The making of the Peugeot 300 automobile series

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Peugeot's 300 series models fall somewhere between a small car and a family car.

From the Peugeot 301, which came out in 1932, to the new Peugeot 308, which came out last fall, Peugeot's 300 automobile series is one of the complete car lines in history. It has ten generations of cars, from the 301, which came out in 1932, to the new 308, which came out last fall.

At the beginning of the 1930s, when the economy was terrible, Peugeot met customer needs by making the Peugeot 301. It was sold as a saloon, limousine, coupé, cabriolet, and roadster from 1932 to 1936.

It was replaced by the Peugeot 302 in 1936, and up until 1938, 25,100 were made. The Peugeot 302 had a smooth front end because the headlights were built into the radiator grille. This style, called the "Sochaux spindle" was first seen on the Peugeot 402.

The war messed up the Peugeot 300 Series, and the Peugeot 303 was never made. This series was held for 30 years until the Peugeot 304 was shown at the Paris Motor Show in 1969. It came as a saloon, a coupé, a cabriolet, an estate, and a utility estate. It was made for the middle-sized market. It had a lot of space for its size, and between 1969 and 1979, almost 1,200,000 were made.

 The evolution of Peugeot 300 series: 301 to Peugeot 308

The Peugeot 305 came out in Europe in 1977 as the follow-up to the 304. It stood out from cars from other countries because it had four independent wheels and a front-wheel-drive engine that ran sideways. The 305 quickly got a foothold in the market thanks to its top-of-the-line road handling, huge interior, and comfort that was on par with cars in higher price ranges. Altogether, more than 1.6 million bodies were made.

The Peugeot 305 saloon was used as the basis for the VERA test program, which was meant to make future cars more fuel-efficient. When the first VERA 01 prototype was shown off in 1981, it was 20% lighter and had 30% less drag. The VERA program, which took place over five years and included work on engines, greatly impacted how the Peugeot 405 and then the 605 were made.

From 1985 to 1994, the Peugeot 309 was made in Poissy, Spain, and Great Britain. It was the first true "compact" car in the modern sense because it wasn't a classic four-door notchback like the Peugeot 304 and Peugeot 305 but a hatchback. The 1.9-liter 130-hp engine from the Peugeot 205 GTI was put into the Peugeot 309 GTI. It could go from 0 to 100 km/h in 8 seconds and had a top speed of 205 km/h.

The Peugeot 306 came out in February 1993. It took the place of both the 205 and the 309. It was a best-seller in its category, and until 2002, it was made and put together in no less than nine places worldwide. In 1993, it came with three or five doors. In 1994, a four-door version and a nice convertible were added. Pininfarina designed and made the second car, which was named the Most Beautiful Convertible of the Year in 1994 and the Convertible of the Year in 1998. Again, the 306's handling on the road set the standard. This was especially true of the sporty 306 XSI and S16. After a 10-year break, Peugeot returned to rallying in 1996 with a spectacular 285 PS MAXI version that everyone will remember.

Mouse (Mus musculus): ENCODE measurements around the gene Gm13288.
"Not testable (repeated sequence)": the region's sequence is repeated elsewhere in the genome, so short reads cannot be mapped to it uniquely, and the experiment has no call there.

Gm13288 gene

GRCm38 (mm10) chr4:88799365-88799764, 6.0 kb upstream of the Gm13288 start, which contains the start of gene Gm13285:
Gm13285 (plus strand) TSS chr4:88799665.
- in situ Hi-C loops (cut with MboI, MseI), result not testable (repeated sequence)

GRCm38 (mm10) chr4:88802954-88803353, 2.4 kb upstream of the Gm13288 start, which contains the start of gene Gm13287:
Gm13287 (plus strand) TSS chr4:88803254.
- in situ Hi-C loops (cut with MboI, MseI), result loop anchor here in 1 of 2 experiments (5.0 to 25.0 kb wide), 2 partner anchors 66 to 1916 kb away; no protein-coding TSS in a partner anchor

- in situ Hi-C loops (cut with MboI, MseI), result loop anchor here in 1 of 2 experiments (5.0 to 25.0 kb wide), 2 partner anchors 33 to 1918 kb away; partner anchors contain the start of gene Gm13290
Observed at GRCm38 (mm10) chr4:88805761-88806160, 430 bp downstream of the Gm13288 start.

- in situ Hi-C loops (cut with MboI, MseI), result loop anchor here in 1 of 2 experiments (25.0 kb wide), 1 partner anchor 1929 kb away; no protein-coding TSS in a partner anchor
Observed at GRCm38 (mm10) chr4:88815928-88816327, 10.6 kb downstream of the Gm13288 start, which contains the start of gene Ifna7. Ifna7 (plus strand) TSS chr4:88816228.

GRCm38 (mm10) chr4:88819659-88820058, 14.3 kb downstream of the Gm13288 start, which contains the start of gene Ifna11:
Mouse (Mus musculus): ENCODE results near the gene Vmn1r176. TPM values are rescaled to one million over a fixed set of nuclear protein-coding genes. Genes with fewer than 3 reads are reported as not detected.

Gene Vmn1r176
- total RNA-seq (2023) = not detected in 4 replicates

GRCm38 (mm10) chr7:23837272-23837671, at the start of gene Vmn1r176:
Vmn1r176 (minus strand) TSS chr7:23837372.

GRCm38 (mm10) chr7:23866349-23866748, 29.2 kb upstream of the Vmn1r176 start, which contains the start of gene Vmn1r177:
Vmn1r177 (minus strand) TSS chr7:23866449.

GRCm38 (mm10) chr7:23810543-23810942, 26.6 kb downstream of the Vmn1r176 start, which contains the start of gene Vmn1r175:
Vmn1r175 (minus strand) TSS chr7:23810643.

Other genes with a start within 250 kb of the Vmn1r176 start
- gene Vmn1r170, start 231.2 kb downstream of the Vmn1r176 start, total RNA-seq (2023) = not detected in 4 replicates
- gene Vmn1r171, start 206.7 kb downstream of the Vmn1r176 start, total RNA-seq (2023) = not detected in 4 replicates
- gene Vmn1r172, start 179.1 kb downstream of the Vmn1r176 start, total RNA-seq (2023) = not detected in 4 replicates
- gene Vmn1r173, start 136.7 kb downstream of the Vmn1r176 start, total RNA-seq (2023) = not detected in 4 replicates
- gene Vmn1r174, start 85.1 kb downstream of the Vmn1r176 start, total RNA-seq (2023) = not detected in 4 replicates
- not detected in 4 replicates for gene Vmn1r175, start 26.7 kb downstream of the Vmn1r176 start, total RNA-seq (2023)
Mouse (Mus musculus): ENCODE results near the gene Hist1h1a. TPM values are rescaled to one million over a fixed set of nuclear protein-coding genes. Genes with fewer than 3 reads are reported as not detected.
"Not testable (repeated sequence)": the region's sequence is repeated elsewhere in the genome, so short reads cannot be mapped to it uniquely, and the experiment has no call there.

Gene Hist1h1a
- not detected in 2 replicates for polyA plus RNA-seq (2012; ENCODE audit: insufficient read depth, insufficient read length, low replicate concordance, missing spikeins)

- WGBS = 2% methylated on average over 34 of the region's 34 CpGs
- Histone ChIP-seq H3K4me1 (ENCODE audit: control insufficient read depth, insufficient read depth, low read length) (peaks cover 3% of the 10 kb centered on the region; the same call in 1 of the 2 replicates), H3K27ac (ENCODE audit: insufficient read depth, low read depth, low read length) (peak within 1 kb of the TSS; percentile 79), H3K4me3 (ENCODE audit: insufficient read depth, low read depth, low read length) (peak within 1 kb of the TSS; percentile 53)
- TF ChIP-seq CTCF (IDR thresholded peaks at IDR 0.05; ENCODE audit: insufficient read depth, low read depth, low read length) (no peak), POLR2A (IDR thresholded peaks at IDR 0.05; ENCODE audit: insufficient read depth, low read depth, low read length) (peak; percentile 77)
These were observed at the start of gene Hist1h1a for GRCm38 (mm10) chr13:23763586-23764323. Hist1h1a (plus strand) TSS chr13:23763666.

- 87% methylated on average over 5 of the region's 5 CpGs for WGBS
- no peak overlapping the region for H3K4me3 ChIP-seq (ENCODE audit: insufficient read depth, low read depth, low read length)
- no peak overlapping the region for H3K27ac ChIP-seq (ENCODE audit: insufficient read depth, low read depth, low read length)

At the Geneva International Motor Show in 1999, Peugeot showed off its new HDi diesel engine technology with an impressive concept car based on the Peugeot 306. In 2001, when the 307 came out, production of the 3-door and 5-door versions of the 306 stopped. Pininfarina kept making the convertible up until 2003.

The Peugeot 307 came out in 2001 and was named Car of the Year in 2002. It was a huge success, with over 3.5 million units made around the world. It came in 3-door, 5-door, and estate (SW) versions. In the summer of 2003, it got a new body style called the Coupé Cabriolet (CC), which brought the innovative idea that worked well on the 206 CC to the compact segment. The 307 CC was one of the roomiest convertibles of its time because it had a retractable hardtop and four comfortable seats. It was also the basis for the sports version that competed in the World Championships in 2004 and 2005, winning three times and placing on the podium 26 times.

 Peugeot 309

The Peugeot 307 was replaced by the first generation of the 308 in 2007. The Peugeot 308 came with three doors, five doors, and an SW estate. In March 2009, a new generation of the Coupé Cabriolet CC joined the lineup. At the 2007 Frankfurt Motor Show, a Peugeot 308 RCZ Coupé version was shown, and production was quickly approved. This led to the Peugeot RCZ, a beautiful 2+2 coupé with up to 270 PS and 0–100 km/h in 5.9 seconds.

In 2013, Peugeot released the 308 II. It was named Car of the Year in 2014, just like the 307 was in 2002. It was praised for its beautiful lines and easy driving, and its size and weight were cut down (4.27 meters in length and a base version of 1,200 kg). This model was also the first to have the Peugeot i-Cockpit, and a GTI version made this 308 more dynamic and more fun to drive.

Before the new Peugeot 308 plug-in hybrid came out, the first two generations of the Peugeot 308 sold 7 million units. It was made at the Mulhouse plant and had the new Peugeot logo, shown in February 2021 when the new brand identity came out. It is one of the top three cars running for Car of the Year 2022. The winner will be announced on February 28, 2022.

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